More Straight Talk About Addictions.

I am sure my training in my home was what makes me clean house, make the bed daily, and try to instill this in our son, who is old enough now to choose life-like he wants to live it. If he doesn’t make the bed, then I change the sheets, and make it for him. I haven’t had to do this for a long time. He now sleeps in a sleeping bag on top of his bed. This way we don’t have to bother with the work of making the bed. It is made, and the sleeping bag is clean.

I titled this post about addictions. You need to understand that I have a huge sweet tooth that I was born with. I still struggle with it, but less when I govern it. I ate pie Sunday, but I usually don’t. This time it was home-made custard pie, and it has sugar in it. I tried to stay away from sweets for the rest of the day. If you take one piece of pie, and eat it, surely you are not eating the result of 3/4 cup of sugar in the pie. Yet it is sweet, and the addiction I have is real.

Some people are addicted to alcohol, and to drugs. I have written about this once today. I am forever going to be struggling with the sweets. That is why I don’t eat everything that is offered for dessert on Sunday after church, and on Wednesday night with the meals I cook. My son loves to make sweets, and he is wonderful with finding a new recipe, and making it work. He works on the same recipe until he perfects, and masters it. Some are very difficult, but he seems to understand what to do. He has gone beyond me.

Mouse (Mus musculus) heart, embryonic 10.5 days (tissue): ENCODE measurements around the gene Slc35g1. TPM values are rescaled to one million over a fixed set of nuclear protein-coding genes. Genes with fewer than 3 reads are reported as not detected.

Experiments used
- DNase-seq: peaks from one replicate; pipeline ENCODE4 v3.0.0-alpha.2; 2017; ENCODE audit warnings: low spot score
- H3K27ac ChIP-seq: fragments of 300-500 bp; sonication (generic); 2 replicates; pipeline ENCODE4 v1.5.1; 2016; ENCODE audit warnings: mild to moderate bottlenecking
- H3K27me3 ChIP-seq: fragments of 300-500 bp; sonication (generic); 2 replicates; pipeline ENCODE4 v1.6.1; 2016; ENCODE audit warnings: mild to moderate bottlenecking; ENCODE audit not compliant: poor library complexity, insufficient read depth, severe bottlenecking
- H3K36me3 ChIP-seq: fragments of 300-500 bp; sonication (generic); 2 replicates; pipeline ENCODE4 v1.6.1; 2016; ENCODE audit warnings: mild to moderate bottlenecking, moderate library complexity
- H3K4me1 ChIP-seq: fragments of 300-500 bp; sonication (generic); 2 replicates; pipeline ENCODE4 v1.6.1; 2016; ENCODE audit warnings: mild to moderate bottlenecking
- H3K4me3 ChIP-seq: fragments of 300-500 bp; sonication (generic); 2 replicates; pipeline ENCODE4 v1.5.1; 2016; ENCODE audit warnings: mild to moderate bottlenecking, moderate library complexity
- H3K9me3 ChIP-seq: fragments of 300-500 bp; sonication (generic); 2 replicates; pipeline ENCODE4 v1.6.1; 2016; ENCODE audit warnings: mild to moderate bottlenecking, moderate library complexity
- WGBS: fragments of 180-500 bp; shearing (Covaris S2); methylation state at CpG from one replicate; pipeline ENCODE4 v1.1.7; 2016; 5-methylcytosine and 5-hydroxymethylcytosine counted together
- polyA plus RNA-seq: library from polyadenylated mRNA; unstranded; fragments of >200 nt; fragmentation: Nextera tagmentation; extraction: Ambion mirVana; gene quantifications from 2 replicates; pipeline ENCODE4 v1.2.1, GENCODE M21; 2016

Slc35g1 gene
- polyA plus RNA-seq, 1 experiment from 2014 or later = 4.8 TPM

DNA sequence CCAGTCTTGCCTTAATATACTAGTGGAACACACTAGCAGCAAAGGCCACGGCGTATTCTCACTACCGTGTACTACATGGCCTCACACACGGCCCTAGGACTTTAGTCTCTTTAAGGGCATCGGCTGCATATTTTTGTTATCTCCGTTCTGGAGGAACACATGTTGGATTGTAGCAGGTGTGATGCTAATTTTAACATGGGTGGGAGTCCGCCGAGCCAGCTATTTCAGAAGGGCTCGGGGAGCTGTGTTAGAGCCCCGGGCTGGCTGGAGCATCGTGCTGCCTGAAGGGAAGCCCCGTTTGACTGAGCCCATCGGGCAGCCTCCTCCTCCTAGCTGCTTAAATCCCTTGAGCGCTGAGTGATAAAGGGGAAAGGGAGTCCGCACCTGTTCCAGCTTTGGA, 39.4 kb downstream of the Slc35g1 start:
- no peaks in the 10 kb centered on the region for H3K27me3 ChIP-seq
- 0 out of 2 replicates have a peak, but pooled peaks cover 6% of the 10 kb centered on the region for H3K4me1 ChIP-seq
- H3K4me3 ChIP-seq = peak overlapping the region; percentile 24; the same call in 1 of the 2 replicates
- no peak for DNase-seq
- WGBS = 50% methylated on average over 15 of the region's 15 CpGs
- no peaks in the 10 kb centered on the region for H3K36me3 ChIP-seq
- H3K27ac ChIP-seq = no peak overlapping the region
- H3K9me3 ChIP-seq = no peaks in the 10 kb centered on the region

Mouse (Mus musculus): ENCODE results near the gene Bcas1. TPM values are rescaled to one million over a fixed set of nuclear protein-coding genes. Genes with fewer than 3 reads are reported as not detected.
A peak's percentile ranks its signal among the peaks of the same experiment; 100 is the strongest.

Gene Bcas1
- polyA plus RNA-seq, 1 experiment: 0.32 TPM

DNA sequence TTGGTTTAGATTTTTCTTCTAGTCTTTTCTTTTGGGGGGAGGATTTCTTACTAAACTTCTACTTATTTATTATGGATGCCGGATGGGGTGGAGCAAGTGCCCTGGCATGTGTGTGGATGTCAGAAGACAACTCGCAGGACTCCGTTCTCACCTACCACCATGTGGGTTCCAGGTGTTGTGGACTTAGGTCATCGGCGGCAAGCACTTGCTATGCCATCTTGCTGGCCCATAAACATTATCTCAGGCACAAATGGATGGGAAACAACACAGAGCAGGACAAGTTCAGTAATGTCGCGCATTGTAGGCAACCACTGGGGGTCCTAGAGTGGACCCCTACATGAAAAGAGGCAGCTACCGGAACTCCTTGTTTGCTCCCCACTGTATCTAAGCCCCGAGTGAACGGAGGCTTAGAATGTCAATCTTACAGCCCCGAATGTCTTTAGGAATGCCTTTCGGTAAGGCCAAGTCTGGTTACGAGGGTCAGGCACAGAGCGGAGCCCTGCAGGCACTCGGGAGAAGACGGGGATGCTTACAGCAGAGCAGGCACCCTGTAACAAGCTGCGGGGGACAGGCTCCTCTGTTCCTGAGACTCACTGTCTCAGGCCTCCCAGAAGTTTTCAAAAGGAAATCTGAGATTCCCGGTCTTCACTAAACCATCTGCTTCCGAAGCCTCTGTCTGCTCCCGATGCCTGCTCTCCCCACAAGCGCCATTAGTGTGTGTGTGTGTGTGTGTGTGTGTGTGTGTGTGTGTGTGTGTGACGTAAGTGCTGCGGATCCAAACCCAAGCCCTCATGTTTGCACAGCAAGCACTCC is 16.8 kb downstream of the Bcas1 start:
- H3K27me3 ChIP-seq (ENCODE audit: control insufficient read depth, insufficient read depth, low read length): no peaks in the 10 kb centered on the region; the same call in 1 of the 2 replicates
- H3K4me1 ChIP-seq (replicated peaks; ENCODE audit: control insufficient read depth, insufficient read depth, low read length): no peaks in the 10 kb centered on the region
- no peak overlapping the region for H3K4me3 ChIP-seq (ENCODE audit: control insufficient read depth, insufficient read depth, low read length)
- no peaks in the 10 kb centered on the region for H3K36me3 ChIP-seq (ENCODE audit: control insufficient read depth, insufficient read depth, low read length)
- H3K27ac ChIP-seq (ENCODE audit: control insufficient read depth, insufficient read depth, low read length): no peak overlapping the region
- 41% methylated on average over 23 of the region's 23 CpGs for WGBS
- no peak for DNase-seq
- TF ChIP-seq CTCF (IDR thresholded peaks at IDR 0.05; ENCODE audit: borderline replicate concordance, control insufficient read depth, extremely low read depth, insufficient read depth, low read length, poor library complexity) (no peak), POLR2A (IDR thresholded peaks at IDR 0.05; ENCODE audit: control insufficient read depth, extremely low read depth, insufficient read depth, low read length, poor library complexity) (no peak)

I learned from a woman who had a gift of making anything she ever wanted to make for her family. She was a country cook, and she learned from someone else. I believe her pies were wonderful, and before Pillsbury, she made her own crusts. I learned to make pie because I helped her make supper, and lunches for Ed, and Pappy when they came in from finishing concrete. Ed is a fourth, generation concrete finisher who was called to preach. We went to his home state, and lived across the street from his mother and dad. We ate many times with the family, and I helped her when I could. It was enough to learn many things I didn’t know about cooking, including how to make a not so thick cup of coffee. Smile.

I just reread this because I found a grammatical error. Smile. I should become more careful. Life is short. Write until you drop, and then retire, and write again. This is what I do. I write, leave them, and then come back to write again. I check my blog several times, and I pamper, baby it, and feed it. I wasn’t so verbose in high school, and college. I worked hard for good grades. At times I didn’t work hard enough. The disappointment was met with, “Get in there and study harder. You can do better.” I did. I never lost respect for those who were shorter, or taller.


3 thoughts on “More Straight Talk About Addictions.

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